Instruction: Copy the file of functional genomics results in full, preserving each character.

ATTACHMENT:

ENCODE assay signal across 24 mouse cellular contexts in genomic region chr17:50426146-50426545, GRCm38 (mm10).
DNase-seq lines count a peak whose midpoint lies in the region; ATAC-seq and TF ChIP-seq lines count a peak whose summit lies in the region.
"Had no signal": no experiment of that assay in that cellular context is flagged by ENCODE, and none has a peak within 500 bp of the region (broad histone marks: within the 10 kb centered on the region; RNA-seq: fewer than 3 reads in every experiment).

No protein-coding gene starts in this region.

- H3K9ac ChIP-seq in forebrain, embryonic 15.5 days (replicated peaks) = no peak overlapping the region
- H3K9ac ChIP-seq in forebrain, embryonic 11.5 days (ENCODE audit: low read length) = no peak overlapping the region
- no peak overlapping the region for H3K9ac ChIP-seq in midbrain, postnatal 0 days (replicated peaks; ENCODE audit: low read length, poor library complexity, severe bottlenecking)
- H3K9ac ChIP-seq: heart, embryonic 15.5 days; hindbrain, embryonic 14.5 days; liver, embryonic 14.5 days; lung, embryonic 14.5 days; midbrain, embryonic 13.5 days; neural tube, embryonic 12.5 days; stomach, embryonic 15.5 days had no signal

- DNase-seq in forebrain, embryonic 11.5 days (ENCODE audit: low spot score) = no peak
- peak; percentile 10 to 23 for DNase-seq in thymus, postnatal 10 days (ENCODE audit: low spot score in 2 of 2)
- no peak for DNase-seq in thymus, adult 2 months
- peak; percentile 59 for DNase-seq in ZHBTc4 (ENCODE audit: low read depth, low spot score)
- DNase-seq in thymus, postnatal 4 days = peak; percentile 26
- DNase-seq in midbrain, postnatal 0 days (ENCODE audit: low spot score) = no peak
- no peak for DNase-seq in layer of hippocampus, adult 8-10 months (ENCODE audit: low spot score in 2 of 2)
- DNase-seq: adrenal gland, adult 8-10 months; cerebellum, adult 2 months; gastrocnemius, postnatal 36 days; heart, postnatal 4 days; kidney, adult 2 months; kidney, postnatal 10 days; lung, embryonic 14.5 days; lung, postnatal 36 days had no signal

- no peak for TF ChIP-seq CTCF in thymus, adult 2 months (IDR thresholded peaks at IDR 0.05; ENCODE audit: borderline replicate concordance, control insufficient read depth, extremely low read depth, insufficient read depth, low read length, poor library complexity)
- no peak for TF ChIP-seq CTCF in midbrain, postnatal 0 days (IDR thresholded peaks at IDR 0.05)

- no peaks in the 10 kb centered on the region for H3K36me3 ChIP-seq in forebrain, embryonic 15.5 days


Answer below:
ENCODE assay signal across 24 mouse cellular contexts in genomic region chr17:50426146-50426545, GRCm38 (mm10).
DNase-seq lines count a peak whose midpoint lies in the region; ATAC-seq and TF ChIP-seq lines count a peak whose summit lies in the region.
"Had no signal": no experiment of that assay in that cellular context is flagged by ENCODE, and none has a peak within 500 bp of the region (broad histone marks: within the 10 kb centered on the region; RNA-seq: fewer than 3 reads in every experiment).

No protein-coding gene starts in this region.

- H3K9ac ChIP-seq in forebrain, embryonic 15.5 days (replicated peaks) = no peak overlapping the region
- H3K9ac ChIP-seq in forebrain, embryonic 11.5 days (ENCODE audit: low read length) = no peak overlapping the region
- no peak overlapping the region for H3K9ac ChIP-seq in midbrain, postnatal 0 days (replicated peaks; ENCODE audit: low read length, poor library complexity, severe bottlenecking)
- H3K9ac ChIP-seq: heart, embryonic 15.5 days; hindbrain, embryonic 14.5 days; liver, embryonic 14.5 days; lung, embryonic 14.5 days; midbrain, embryonic 13.5 days; neural tube, embryonic 12.5 days; stomach, embryonic 15.5 days had no signal

- DNase-seq in forebrain, embryonic 11.5 days (ENCODE audit: low spot score) = no peak
- peak; percentile 10 to 23 for DNase-seq in thymus, postnatal 10 days (ENCODE audit: low spot score in 2 of 2)
- no peak for DNase-seq in thymus, adult 2 months
- peak; percentile 59 for DNase-seq in ZHBTc4 (ENCODE audit: low read depth, low spot score)
- DNase-seq in thymus, postnatal 4 days = peak; percentile 26
- DNase-seq in midbrain, postnatal 0 days (ENCODE audit: low spot score) = no peak
- no peak for DNase-seq in layer of hippocampus, adult 8-10 months (ENCODE audit: low spot score in 2 of 2)
- DNase-seq: adrenal gland, adult 8-10 months; cerebellum, adult 2 months; gastrocnemius, postnatal 36 days; heart, postnatal 4 days; kidney, adult 2 months; kidney, postnatal 10 days; lung, embryonic 14.5 days; lung, postnatal 36 days had no signal

- no peak for TF ChIP-seq CTCF in thymus, adult 2 months (IDR thresholded peaks at IDR 0.05; ENCODE audit: borderline replicate concordance, control insufficient read depth, extremely low read depth, insufficient read depth, low read length, poor library complexity)
- no peak for TF ChIP-seq CTCF in midbrain, postnatal 0 days (IDR thresholded peaks at IDR 0.05)

- no peaks in the 10 kb centered on the region for H3K36me3 ChIP-seq in forebrain, embryonic 15.5 days